What is the difference between precipitation and crystallization?

1 Answer
Apr 5, 2017

Not much.............


As you know, crystallization is an important step in purification. As a solute slowly crystallizes from solution you get well-formed crystals of the desired product, perhaps with a few so-called waters of crystallization incorporated in the crystal structure.

Have a look at the crystals of salt in your salt cellar at home, or at the crystals of sugar in the sugar bowl. If you look closely (with a magnifying glass) I think you would be surprised at the regularity of the individual crystals: they have uniform size; they have uniform faces, and uniform shapes.

Usually, the slower a crystal is grown, the larger it becomes. And this is an important issue for inorganic chemists. If you can grow a decent crystal of a new compound, you can perform an X-ray crystallography experiment on the crystal, which would eventually give the non-equivocal structure of the new compound - but it is not straightforward to grow crystals of sufficient quality.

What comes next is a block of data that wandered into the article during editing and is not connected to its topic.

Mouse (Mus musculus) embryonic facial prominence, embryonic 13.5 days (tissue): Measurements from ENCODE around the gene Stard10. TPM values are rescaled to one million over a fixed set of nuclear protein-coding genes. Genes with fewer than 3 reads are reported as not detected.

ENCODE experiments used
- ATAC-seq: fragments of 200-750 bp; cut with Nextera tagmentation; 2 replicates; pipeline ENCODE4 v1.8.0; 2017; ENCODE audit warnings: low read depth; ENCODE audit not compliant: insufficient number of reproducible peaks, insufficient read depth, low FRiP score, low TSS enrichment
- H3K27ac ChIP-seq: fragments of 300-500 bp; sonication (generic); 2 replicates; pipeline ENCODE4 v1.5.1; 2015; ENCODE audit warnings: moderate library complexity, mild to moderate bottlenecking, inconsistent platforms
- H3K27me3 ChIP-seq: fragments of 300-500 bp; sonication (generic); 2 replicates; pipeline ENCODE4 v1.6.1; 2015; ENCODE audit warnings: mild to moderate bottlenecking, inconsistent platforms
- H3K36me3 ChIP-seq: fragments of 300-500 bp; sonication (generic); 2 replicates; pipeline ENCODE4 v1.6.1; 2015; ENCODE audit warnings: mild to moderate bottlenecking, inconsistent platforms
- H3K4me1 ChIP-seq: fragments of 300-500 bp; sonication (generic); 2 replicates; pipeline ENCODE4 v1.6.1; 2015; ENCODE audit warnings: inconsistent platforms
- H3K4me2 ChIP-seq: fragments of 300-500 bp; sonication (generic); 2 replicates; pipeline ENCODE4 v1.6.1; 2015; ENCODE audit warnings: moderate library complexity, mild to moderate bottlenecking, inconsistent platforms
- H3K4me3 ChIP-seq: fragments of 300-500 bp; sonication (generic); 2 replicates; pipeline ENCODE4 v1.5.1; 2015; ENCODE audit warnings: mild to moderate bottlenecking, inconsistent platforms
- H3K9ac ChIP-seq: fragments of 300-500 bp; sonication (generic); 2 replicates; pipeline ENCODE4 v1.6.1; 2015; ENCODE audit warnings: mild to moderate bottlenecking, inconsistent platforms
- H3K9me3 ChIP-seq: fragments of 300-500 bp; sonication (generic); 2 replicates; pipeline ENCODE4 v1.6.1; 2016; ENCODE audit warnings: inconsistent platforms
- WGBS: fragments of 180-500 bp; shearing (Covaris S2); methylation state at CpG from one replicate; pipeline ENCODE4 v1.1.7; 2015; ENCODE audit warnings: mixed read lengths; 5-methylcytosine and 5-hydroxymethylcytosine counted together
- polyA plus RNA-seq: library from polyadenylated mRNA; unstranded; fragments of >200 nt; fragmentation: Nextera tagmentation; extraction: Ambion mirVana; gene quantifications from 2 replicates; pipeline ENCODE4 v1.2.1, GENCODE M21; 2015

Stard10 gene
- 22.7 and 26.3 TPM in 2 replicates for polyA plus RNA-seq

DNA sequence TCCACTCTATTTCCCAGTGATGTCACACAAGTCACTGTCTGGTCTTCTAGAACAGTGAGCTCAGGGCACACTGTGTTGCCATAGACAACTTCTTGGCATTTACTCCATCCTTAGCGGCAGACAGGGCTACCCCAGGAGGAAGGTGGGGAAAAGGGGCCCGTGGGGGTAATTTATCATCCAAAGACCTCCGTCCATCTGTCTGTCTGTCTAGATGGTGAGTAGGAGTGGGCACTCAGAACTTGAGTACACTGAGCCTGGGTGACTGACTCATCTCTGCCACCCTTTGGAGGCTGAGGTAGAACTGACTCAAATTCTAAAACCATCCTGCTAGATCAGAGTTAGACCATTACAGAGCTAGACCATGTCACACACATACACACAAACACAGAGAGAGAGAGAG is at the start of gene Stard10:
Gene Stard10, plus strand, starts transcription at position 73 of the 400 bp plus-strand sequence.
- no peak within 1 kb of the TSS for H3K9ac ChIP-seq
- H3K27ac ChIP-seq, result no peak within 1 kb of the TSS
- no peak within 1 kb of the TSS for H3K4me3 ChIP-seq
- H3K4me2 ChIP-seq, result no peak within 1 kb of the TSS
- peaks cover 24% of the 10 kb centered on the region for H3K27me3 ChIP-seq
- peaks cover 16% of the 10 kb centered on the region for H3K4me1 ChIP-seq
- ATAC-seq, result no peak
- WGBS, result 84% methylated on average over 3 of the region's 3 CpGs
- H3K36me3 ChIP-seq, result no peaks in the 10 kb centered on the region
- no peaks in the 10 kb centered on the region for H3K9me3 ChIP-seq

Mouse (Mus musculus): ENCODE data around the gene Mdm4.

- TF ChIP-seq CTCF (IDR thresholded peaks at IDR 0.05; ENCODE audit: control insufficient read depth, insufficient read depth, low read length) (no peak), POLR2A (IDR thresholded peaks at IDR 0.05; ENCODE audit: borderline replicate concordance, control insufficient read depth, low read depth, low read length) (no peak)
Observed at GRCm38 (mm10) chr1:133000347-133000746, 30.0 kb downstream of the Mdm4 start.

Back to your question (finally!), when a material precipitates from solution, it is conceived to have crystallized RAPIDLY, such that the crystals are very small and powdery. This material may be a bit difficult to handle (because the particles are so small and powdery), and it may have #"occluded"# (so-called) several solvents of crystallization. At least you have got the material solid, and isolated. And perhaps you can recrystallize the precipitate from fresh solvent to get better quality crystals.

I have written four paragraphs for a simple question! I am not going to win prizes for brevity.